John 3:18… Already Condemned?

Innocent until proven guilty.

That is one of our favorite clichés in the American system of justice.  Too bad it fits into the social media category #thingsjesusneversaid.

As in… there will be a judgement at the end of this age, the sinner will be on trial and considered innocent until the plethora of sins, misdeeds and crimes will be presented, and only then will he be judged and condemned.  Too bad that is not biblical.

In a twist that only a God who foreknows future events and who actually ordains them, John 3:18 reveals a shocking statement:

“Whoever believes in him is not condemned, but whoever does not believe is condemned already, because he has not believed in the name of the only Son of God.”

Condemned already?

This verse poses two problems for the humanists who criticize biblical faith

1. It tells us that there is only one way to avoid eternal judgement.  There is only one way to avoid condemnation at the final judgement in front of the white throne: to believe in Jesus Christ now.  Such concept runs against the inclusivity of today’s modern humanistic thought.  The world hates us because we are an exclusive faith.  There are no multiple ways to heaven.  There is one Way and His name is Jesus Christ

2. Future condemnation is foreordained for those who do not believe.  How is it possible to condemn someone before his sins are even judged? They ask this question because they do not know God.  They do not acknowledge His infinite and timeless attributes.  At any point of our earthly time dimension, God knows all facts and events… past, present, future.  God reserves the right to condemn an unbeliever even before he commits sin. Understanding and believing such attributes makes sermons like “Sinners in the Hands of an Angry God” all the more effective.

 The message of the Gospel is best news for those who believe it and the worst news for those who do not.  Condemnation to hell, as abrasive as it sounds not only in the world, but even in lukewarm churches, must be part of any Gospel presentation.  Without it the Gospel is incomplete which makes the Gospel a false gospel.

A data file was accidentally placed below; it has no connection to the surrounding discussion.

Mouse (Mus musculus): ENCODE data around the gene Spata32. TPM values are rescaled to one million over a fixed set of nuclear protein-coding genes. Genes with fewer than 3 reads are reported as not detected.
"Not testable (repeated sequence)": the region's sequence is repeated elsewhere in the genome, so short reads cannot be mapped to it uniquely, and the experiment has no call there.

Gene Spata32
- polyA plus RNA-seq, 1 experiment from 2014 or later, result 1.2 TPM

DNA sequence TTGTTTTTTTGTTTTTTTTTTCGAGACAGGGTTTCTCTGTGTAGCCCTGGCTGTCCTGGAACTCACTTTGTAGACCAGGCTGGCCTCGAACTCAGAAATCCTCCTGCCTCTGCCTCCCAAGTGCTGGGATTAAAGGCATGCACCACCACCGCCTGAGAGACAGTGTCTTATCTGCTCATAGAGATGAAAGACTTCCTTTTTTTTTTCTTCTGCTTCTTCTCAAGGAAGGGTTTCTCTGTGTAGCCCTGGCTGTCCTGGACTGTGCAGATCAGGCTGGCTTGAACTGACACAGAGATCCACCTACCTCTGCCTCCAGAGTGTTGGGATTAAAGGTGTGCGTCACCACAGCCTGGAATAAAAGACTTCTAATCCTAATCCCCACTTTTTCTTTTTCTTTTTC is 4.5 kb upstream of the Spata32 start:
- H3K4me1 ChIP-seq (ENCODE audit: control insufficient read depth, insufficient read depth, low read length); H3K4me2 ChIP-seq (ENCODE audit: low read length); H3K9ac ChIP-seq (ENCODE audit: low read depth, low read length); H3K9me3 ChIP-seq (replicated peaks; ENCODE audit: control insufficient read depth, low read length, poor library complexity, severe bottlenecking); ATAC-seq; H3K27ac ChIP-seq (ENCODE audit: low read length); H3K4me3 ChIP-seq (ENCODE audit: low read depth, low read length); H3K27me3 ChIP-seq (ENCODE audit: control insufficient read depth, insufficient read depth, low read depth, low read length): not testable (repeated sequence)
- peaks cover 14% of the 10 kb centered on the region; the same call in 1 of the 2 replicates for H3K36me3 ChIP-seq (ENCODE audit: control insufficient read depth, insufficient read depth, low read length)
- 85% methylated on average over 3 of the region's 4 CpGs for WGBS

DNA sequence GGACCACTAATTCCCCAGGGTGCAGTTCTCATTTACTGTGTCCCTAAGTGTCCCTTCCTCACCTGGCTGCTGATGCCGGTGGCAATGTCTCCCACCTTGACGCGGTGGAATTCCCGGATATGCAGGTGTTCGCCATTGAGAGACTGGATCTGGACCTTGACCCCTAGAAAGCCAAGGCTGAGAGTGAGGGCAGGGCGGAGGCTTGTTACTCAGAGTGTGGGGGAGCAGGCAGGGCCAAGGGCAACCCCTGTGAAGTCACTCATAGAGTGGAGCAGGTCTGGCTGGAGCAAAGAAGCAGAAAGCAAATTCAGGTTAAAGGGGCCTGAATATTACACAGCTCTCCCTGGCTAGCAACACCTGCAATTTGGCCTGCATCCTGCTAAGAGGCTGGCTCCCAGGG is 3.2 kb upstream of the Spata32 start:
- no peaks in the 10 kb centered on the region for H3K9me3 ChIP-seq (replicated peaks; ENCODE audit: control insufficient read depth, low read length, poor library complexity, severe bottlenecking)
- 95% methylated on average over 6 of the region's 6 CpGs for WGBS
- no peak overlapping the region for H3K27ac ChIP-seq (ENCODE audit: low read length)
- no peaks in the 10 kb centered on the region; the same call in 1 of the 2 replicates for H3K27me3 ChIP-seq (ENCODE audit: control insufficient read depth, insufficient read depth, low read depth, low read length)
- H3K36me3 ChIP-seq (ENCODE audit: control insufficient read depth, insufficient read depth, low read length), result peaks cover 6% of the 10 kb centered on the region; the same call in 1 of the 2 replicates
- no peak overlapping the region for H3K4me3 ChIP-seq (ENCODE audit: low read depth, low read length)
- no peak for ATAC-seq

Eternity has been sealed.  

Believers in Christ and His atoning work stand redeemed, and those who will not believe have already been condemned.

To Be or not to Be… Born of God

That is the question…

More than a question asked by Hamlet about the meaning of life, for the Christian this is a question about the status of the soul.

This is a test of faith.

In this case the test of faith rests on what apostle John writes when he fights Gnosticism and heresy in the early church.  One of the pearls of John’s first letter is found in 1 John 3:9

No one born of God makes a practice of sinning, for God’s seed abides in him, and he cannot keep on sinning because he has been born of God.

A clear line can be drawn between those who live in sin continuously (make a practice of sinning), and those who do not persist in their sin but repent of it.   That line is a division between those who are born of God and those who are of the devil (1 John 3:8).

This is a radical concept.  Could it be that there is no in-between?  Is there no such thing as a lukewarm position of transition between these two polar opposites?

The answer is no.  One is either saved or unsaved.

Being born of God does not mean and we are completely free of sin in this life.  But we are not slaves to it.  We do not live in a pattern of continual sin.  The Holy Spirit convicts us and leads us to repentance when we do sin, and He points us to the cross where we find forgiveness.

The presence of this work of the Holy Spirit in our lives is what sets believers apart from non-believers.

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Who Raised Jesus from the Dead?

The straight forward answer is that God raised Jesus from the dead as Acts 2:24 states: “God raised him up, loosing the pangs of death, because it was not possible for him to be held by it.”

But I love the trinitarian implications found in Scripture with respect to Christ’s resurrection.

Most references to God raising Jesus up refer to God the Father.  Even the mockers testified truth when they said in Matthew 27:43: “He trusts in God; let God deliver him now, if he desires him. For he said, ‘I am the Son of God.’” The Father-Son relationship was validated by the resurrection, and God the Father proved to be faithful in resurrecting Jesus.

Scripture also gives us evidence that Christ’s power was involved in the resurrection, as Jesus is the Second Person of the Trinity.  In John 11:25 Jesus makes the powerful statement “I am the resurrection and the life,” assuming to Himself the power to life.  Jesus also said in John 10:17-18, “I lay down my life that I may take it up again…  I have authority to lay it down, and I have authority to take it up again. This charge I have received from my Father.”

The Father has assigned the task of life to the Son.

The Holy Spirit is also closely implicated in the greatest and most important event to ever grace the face of the universe.  Romans 1:4 says that Jesus “was declared to be the Son of God in power according to the Spirit of holiness by his resurrection from the dead.”  And Romans 8:11 makes it clear that the work of the Holy Spirit in bringing us to life is similar to the work of resurrecting Jesus: “If the Spirit of him who raised Jesus from the dead dwells in you, he who raised Christ Jesus from the dead will also give life to your mortal bodies through his Spirit who dwells in you.”

The Father, Son, and the Holy Spirit have achieved the greatest and most glorious act in this work of redemption when Jesus was resurrected.